Thu October 24, 2013
What does our stuff say about us? Photographer takes a snapshot of Chicago culture
What if everyone left Kalamazoo for a day and historians walked the streets of downtown? What would our buildings, our signs, our décor say about us?
Kalamazoo photographer Gary Cialdella has captured the lives of people in two very different neighborhoods near Chicago—the industrial Calumet Region and the Hispanic Pilsen neighborhood. Cialdella’s work has a way of talking about people without actually photographing people.
“As a photographer, you’re always looking for something to resonate with you," Cialdella says. "And that’s really what I’m doing, something that resonates with me, connects with my thinking and feelings about place.”
The Calumet Region in northwest Indiana curves around the southern part of Lake Michigan. Cialdella grew up here—where factories and refineries sit right next to their workers’ homes. And that’s exactly the kind of contrast you’ll find in his collection The Calumet Region: An American Place.
“You know, you think of industrial places and you think of grit and dirt, grime. But most of those old neighborhoods were very well taken care of. And the properties…everybody’s was just well kept up,” says Cialdella. “It’s not a simple matter of ‘Why would you ever live there?’ That was my opinion of it, ‘Why would you every live in this mess.’ Well, that’s where you grew up, that’s where you work, and that’s where your jobs are.”
In a way, Cialdella captures a part of American culture that we’ve tried to hide.
"If you look at it from the point of American history, this is nothing new," he says. "We just have moved away from those places. Most of the population lives in suburbs today or, of course, in the center city but they don’t see industry, it’s away.”
Cialdella shot the Calumet Region in black and white and tried to do the same for the Hispanic Pilsen neighborhood in Chicago.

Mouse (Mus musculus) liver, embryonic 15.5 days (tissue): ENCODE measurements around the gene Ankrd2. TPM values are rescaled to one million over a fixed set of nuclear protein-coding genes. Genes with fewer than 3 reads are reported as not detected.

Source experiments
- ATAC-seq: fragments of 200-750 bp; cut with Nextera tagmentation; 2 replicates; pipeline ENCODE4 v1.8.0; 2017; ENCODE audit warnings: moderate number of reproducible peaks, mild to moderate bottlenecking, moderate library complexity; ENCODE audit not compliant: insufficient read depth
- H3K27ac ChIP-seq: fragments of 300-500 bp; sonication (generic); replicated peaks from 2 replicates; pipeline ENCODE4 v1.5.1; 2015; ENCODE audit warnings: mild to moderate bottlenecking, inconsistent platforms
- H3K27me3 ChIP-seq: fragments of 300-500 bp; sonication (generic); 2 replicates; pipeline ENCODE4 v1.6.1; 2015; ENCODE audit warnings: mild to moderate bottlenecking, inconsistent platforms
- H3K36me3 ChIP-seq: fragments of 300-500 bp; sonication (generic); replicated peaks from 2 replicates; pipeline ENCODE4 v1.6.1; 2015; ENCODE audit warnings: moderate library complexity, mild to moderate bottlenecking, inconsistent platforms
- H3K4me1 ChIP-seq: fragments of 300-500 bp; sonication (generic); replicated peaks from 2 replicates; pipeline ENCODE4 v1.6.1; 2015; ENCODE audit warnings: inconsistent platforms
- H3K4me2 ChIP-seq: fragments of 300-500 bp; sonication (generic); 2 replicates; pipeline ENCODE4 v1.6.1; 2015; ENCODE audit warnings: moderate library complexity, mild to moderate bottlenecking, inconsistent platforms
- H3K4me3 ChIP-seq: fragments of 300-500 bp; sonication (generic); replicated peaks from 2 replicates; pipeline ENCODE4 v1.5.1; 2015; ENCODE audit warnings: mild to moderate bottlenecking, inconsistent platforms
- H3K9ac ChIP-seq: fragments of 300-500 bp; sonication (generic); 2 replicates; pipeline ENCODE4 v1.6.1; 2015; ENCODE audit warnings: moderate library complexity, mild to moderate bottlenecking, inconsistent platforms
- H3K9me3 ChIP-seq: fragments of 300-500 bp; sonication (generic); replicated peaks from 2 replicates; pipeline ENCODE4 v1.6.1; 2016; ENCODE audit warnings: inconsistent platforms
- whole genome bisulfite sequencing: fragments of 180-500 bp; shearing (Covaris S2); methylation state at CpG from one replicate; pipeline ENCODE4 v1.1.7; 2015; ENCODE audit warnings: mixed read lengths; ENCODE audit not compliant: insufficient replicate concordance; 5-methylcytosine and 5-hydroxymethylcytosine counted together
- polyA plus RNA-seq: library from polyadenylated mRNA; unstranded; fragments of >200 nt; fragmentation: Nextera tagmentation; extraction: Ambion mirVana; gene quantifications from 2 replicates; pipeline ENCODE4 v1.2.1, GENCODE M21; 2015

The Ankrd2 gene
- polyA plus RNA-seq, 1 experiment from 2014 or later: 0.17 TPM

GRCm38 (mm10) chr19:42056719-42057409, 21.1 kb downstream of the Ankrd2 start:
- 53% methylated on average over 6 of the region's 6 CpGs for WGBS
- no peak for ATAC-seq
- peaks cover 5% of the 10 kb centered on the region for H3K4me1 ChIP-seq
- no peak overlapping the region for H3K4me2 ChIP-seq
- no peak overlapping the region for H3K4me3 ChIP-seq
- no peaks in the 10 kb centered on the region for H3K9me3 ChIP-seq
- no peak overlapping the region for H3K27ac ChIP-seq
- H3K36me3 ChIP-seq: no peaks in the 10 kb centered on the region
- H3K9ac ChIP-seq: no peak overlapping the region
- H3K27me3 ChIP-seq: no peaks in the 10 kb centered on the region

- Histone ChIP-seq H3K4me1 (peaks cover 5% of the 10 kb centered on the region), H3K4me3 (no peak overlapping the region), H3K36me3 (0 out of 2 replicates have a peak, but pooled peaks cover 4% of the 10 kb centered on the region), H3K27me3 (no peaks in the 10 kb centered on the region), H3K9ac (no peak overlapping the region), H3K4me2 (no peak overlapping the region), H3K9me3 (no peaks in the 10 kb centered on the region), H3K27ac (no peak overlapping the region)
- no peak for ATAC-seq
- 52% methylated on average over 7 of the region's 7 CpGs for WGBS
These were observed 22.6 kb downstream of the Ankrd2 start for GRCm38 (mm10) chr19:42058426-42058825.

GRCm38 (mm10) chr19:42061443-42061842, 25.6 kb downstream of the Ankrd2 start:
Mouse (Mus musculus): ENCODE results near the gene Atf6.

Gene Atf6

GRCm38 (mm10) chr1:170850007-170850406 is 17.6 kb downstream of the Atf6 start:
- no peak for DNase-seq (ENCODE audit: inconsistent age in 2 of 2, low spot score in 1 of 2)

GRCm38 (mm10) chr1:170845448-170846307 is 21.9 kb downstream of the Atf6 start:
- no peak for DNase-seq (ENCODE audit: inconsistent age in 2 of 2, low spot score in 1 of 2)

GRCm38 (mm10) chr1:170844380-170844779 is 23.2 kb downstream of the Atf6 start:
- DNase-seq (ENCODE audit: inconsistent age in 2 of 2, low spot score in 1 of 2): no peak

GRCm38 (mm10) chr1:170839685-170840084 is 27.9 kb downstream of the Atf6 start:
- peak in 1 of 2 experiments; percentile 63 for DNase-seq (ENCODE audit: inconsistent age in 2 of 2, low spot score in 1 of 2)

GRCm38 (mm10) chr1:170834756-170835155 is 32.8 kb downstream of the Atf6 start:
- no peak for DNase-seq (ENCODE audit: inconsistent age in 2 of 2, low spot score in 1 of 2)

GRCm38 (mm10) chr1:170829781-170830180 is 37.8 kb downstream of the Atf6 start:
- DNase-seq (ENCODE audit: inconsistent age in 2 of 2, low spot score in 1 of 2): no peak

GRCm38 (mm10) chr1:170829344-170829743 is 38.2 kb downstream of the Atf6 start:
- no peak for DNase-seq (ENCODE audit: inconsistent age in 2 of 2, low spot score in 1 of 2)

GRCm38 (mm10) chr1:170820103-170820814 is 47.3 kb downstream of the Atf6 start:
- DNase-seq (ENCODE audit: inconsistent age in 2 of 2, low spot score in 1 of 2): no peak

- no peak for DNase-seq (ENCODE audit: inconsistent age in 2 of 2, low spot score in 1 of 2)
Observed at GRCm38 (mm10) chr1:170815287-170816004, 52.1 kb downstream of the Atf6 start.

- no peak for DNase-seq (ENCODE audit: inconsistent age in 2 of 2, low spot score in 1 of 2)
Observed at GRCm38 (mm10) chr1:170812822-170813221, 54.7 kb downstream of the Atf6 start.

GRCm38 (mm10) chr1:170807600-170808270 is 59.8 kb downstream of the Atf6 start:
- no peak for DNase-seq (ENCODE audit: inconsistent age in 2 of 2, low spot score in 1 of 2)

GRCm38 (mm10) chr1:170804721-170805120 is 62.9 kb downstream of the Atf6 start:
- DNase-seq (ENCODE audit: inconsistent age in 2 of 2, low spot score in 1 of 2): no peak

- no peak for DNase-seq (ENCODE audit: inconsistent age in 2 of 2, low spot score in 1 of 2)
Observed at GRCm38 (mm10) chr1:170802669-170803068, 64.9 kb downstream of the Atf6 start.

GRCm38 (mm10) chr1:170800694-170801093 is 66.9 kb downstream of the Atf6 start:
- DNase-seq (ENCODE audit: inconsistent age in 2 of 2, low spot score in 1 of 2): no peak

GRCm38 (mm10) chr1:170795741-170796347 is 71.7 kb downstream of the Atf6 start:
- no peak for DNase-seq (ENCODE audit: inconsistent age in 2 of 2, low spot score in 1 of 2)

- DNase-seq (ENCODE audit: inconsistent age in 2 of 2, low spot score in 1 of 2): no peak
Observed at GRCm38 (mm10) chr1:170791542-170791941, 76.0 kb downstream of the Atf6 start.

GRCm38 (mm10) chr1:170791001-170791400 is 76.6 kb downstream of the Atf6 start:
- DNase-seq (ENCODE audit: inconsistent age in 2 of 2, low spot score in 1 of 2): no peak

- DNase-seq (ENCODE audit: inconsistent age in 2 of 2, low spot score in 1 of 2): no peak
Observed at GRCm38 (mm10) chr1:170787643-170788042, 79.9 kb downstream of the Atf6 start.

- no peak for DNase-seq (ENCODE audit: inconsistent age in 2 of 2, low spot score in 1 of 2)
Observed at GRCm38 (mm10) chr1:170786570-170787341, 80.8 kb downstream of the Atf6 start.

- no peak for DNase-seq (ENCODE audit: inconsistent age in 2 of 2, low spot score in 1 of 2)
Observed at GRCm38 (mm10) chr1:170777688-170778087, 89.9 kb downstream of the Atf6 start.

"It was obvious before too long that this neighborhood demanded that you work in color, otherwise you’re missing it," Cialdella says. "Because it’s a colorful, vibrant place. It’s also gritty. It’s also an urban center, but you can’t look at that neighborhood and not see color.”
The photos of Pilsen are full of expressive murals; ornate churches and crosses. And Spanish text is everywhere. Cialdella says just walking in Pilsen can be throw you into visual overload.
“You look at one thing, you see it. Then the next thing you know, something else catches your eye. But they’re in your memory as juxtapositions," he says. "At least they’re in my memory as juxtapositions. So this was more rapidly occurring to me and I started feeling that some of the work just wasn’t working as a single photograph. Then I made some pairings of them and all of the sudden this all came together.”
In the 19th century, German and Irish immigrants lived in Pilsen. Later, they were replaced by Czech and Polish immigrants. Cialdella says the scenery in Pilsen is constantly moving, just like the settlers of the past.
“I walked to a part of town I hadn’t been in…a neighborhood I hadn’t been in in a while. There’s a new mural on the wall or new art on the wall. Something has changed," he says. "It's just…it’s an ever changing place in a sense. Yet it is that place, you know, it’s really rooted in that Latino tradition and particularly Mexican-American tradition.”
Cialdella describes a photo of a mural on the side of a tortilla factory in Pilsen:
“It’s interesting because it’s really telling you about maize and corn, and the whole Aztec connection to the Mexican culture. And the way in which that…the way corn has been part of it. How it’s ground, how it’s made into tortillas," he says. "Everything here in this mural is expressing something about the history of the people.”
You can see Gary Cialdella’s work at his studio in the Park Trades Center in Kalamazoo. You can also find The Calumet Region: An American Place at most local bookstores.
SW Michigan Today